James E. Tighe


James Edmund Tighe (known as “Ned” to his closest friends and colleagues) was born in Saint John, N.B., on March 22, 1878. He was the son of Irish-born Patrick Tighe and Nova Scotia born Mary Driscoll. On July 6, 1909, he married Sarah Louise Garnett. They had one son, William Patrick. Sarah died in 1918. In 1925, he married his second wife, Isabel Andrews. They had one daughter, Margaret Ann.

Tighe attended St. Peter’s School, but went to work early in life on the Saint John waterfront and for a short period of time worked as a longshoreman. He soon headed west, where he worked for a number of years as a trainman and brakeman with the Canadian National Railway.

Returning to Saint John in 1904, Tighe went back to work as a longshoreman and became a member of the local Longshoremen’s Association. In 1909, he was elected to the Association’s executive. He became the driving force that in 1911 brought the local association into the International Longshoremen’s Association (ILA), as Local 273. It was at this point that his union career began in earnest. In 1912, he became employed as the Local’s business agent and at the 1913 convention of the International Union was elected Third-vice-president. He organized longshoremen in Halifax, in the Miramichi and Restigouche areas and became the key representative for the ILA in the Maritimes. A new organization called the “ILA Atlantic Coast District” was formed at this time, and Tighe played a major role in its formation.

A pioneer in the organization of the labour movement in New Brunswick, Tighe was one of the founding members of the New Brunswick Federation of Labour (NBFL). He was elected a vice-president of the Federation in 1916 and in 1921 was elected president, a position he held until 1929. He was again elected president of the NBFL in 1934. During his years as president he worked tirelessly for legislation that would improve the working conditions in the province. He stepped down from the presidency in 1936, stating, “I want to make way for younger men, while still doing my fair share.”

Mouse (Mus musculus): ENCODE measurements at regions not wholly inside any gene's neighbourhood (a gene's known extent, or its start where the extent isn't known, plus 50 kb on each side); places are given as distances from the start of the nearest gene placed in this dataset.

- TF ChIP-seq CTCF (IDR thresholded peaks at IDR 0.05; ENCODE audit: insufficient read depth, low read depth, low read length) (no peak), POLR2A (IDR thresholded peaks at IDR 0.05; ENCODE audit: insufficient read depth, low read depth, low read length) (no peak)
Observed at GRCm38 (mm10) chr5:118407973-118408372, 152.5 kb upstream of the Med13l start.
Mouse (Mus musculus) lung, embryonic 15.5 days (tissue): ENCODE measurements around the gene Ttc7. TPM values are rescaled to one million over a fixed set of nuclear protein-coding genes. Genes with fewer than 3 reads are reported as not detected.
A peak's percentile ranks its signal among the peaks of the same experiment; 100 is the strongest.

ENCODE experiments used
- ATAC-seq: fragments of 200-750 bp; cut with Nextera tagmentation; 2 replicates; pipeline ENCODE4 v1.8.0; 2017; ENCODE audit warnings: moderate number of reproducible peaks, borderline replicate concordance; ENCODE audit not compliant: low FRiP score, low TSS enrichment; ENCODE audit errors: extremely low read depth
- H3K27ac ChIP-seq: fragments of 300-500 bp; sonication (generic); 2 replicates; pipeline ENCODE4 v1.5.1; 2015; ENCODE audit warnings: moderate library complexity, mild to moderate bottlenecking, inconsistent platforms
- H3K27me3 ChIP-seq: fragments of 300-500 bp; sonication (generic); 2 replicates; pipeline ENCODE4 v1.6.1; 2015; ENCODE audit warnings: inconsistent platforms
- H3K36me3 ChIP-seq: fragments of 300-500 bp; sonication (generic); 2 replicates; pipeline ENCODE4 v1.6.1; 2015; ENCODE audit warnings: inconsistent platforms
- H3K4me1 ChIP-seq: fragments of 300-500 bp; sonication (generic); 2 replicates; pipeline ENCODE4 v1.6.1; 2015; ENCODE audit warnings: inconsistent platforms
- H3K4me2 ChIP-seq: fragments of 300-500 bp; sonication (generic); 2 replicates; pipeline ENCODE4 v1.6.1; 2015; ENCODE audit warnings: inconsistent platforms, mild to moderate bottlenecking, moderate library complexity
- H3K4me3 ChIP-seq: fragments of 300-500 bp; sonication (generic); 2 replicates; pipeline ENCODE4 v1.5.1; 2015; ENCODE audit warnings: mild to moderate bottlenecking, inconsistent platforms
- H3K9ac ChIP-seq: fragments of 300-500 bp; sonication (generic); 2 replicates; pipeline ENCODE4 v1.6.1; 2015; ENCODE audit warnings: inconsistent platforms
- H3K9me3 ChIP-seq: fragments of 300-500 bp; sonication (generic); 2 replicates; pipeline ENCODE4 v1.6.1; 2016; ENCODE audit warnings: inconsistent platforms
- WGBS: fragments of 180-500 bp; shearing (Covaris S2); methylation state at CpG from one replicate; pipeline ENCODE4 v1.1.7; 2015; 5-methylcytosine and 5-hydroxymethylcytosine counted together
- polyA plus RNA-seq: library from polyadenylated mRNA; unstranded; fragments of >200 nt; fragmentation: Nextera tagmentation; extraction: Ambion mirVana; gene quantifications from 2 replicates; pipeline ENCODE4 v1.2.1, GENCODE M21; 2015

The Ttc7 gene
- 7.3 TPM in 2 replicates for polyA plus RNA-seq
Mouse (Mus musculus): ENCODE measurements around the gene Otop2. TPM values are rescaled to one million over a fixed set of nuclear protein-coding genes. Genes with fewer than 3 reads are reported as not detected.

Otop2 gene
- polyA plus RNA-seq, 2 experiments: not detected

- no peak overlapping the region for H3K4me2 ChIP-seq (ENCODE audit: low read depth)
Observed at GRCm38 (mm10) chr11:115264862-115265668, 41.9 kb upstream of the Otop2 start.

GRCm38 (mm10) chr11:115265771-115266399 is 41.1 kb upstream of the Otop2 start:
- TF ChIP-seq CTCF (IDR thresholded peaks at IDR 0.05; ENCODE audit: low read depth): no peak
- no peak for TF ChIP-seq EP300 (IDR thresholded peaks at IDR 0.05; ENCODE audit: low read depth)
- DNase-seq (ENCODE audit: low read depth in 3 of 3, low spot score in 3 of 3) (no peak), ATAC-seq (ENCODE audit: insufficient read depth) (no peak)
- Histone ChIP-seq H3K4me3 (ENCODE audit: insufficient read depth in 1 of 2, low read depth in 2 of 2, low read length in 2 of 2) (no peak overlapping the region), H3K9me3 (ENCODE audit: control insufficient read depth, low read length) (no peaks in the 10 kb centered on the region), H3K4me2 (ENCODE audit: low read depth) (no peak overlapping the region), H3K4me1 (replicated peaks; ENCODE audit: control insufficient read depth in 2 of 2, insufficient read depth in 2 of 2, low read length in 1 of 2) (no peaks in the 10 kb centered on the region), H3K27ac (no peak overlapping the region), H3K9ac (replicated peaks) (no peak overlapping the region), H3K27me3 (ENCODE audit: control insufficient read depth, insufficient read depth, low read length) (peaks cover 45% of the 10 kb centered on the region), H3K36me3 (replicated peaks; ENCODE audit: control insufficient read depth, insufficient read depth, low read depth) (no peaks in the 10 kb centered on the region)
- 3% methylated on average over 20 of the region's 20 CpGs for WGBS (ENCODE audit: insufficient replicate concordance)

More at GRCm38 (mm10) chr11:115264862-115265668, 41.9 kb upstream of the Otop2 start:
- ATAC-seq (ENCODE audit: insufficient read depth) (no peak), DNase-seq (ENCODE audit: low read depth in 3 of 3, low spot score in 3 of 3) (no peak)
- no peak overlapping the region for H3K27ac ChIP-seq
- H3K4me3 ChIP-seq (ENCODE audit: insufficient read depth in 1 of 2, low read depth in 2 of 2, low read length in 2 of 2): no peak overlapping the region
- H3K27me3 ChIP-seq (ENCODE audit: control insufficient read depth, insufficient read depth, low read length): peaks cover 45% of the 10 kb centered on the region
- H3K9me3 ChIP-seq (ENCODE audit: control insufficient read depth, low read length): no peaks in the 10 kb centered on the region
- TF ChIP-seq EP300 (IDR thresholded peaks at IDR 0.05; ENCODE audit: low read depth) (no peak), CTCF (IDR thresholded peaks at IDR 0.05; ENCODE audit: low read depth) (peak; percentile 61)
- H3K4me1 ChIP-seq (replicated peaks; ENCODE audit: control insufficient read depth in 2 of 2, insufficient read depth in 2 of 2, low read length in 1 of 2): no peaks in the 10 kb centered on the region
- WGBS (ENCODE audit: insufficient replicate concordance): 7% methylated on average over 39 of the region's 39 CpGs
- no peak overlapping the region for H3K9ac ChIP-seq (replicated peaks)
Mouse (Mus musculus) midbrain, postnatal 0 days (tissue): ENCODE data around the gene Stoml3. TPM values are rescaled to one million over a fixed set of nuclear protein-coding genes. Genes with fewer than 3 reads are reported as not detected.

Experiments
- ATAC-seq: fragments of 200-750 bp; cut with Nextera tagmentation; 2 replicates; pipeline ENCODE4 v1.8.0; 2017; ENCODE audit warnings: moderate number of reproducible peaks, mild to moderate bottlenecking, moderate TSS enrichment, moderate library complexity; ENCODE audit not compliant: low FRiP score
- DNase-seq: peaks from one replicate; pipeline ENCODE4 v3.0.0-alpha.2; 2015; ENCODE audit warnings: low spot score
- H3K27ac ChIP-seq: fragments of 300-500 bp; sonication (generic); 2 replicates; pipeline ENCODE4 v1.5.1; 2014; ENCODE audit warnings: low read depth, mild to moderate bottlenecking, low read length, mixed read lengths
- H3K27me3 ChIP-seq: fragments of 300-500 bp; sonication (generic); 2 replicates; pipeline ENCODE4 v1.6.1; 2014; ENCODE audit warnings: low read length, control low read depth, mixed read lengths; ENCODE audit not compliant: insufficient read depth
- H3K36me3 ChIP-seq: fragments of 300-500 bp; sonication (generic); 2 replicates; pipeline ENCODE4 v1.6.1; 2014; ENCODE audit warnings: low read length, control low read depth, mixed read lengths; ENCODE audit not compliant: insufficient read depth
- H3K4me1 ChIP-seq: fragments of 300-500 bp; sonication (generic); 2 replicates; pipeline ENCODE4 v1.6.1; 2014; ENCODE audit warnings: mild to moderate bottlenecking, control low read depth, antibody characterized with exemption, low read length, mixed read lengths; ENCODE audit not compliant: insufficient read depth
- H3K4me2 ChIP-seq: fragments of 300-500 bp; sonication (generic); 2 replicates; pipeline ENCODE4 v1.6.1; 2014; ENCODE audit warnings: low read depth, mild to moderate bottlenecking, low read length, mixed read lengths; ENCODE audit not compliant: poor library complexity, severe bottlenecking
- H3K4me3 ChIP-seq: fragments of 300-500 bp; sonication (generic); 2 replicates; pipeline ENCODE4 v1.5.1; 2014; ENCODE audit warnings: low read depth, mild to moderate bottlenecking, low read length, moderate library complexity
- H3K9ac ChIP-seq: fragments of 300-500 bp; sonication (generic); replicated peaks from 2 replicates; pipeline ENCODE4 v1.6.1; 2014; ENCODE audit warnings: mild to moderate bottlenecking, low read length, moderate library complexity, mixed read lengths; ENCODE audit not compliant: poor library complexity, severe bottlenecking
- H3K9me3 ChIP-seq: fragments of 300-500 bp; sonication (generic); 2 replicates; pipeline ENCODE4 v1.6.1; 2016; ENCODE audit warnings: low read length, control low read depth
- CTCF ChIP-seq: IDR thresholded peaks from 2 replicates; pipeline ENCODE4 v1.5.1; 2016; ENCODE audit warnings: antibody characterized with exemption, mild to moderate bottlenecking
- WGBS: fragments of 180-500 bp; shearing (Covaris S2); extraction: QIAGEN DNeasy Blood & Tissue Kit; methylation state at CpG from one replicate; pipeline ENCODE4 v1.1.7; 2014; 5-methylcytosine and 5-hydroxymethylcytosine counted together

Tighe’s abilities as a labour leader were recognized by his brothers in the ILA, when in 1927 they elected him the First-vice-president, the second highest position in the organization. He continued to be re-elected as First-vice-president until his untimely death in 1937. Tighe was known as a prominent labour leader nationally and internationally. In 1929, he travelled to Geneva Switzerland to attend the 13th conference of the International Labour Organization, as a representative of the Federal Department of Labour. He was a regular delegate to the annual conventions of the Trades and Labour Congress of Canada (TLC). When the TLC held their convention in Saint John in 1929, Tighe was acknowledged in the Saint John Globe as “The man who brought the labour Congress to Saint John.”